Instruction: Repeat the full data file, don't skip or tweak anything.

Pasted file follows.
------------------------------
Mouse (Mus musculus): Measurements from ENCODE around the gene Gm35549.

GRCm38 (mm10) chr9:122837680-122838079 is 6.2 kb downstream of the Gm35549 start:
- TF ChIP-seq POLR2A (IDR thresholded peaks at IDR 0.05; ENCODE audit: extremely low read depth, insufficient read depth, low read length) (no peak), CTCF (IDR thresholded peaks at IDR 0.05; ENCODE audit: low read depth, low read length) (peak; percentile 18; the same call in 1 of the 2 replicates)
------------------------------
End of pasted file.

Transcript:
Mouse (Mus musculus): Measurements from ENCODE around the gene Gm35549.

GRCm38 (mm10) chr9:122837680-122838079 is 6.2 kb downstream of the Gm35549 start:
- TF ChIP-seq POLR2A (IDR thresholded peaks at IDR 0.05; ENCODE audit: extremely low read depth, insufficient read depth, low read length) (no peak), CTCF (IDR thresholded peaks at IDR 0.05; ENCODE audit: low read depth, low read length) (peak; percentile 18; the same call in 1 of the 2 replicates)